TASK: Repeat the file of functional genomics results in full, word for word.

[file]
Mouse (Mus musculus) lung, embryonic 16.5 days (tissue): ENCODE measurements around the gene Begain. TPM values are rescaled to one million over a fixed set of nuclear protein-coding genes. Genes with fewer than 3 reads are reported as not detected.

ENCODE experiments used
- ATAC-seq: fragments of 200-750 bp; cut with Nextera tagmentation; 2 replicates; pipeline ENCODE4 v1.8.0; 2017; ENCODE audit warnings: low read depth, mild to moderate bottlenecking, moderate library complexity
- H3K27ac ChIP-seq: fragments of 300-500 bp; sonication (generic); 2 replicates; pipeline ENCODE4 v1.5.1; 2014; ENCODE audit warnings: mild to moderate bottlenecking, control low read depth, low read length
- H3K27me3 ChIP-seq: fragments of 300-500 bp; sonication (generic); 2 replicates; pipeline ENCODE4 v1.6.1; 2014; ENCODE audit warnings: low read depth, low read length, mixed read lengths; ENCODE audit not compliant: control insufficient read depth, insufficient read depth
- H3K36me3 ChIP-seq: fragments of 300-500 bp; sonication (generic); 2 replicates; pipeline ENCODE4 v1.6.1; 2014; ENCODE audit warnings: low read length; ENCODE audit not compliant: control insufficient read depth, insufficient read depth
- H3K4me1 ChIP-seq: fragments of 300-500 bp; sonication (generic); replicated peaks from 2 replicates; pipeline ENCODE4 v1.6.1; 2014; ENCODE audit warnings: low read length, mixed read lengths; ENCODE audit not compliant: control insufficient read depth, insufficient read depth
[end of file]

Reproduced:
Mouse (Mus musculus) lung, embryonic 16.5 days (tissue): ENCODE measurements around the gene Begain. TPM values are rescaled to one million over a fixed set of nuclear protein-coding genes. Genes with fewer than 3 reads are reported as not detected.

ENCODE experiments used
- ATAC-seq: fragments of 200-750 bp; cut with Nextera tagmentation; 2 replicates; pipeline ENCODE4 v1.8.0; 2017; ENCODE audit warnings: low read depth, mild to moderate bottlenecking, moderate library complexity
- H3K27ac ChIP-seq: fragments of 300-500 bp; sonication (generic); 2 replicates; pipeline ENCODE4 v1.5.1; 2014; ENCODE audit warnings: mild to moderate bottlenecking, control low read depth, low read length
- H3K27me3 ChIP-seq: fragments of 300-500 bp; sonication (generic); 2 replicates; pipeline ENCODE4 v1.6.1; 2014; ENCODE audit warnings: low read depth, low read length, mixed read lengths; ENCODE audit not compliant: control insufficient read depth, insufficient read depth
- H3K36me3 ChIP-seq: fragments of 300-500 bp; sonication (generic); 2 replicates; pipeline ENCODE4 v1.6.1; 2014; ENCODE audit warnings: low read length; ENCODE audit not compliant: control insufficient read depth, insufficient read depth
- H3K4me1 ChIP-seq: fragments of 300-500 bp; sonication (generic); replicated peaks from 2 replicates; pipeline ENCODE4 v1.6.1; 2014; ENCODE audit warnings: low read length, mixed read lengths; ENCODE audit not compliant: control insufficient read depth, insufficient read depth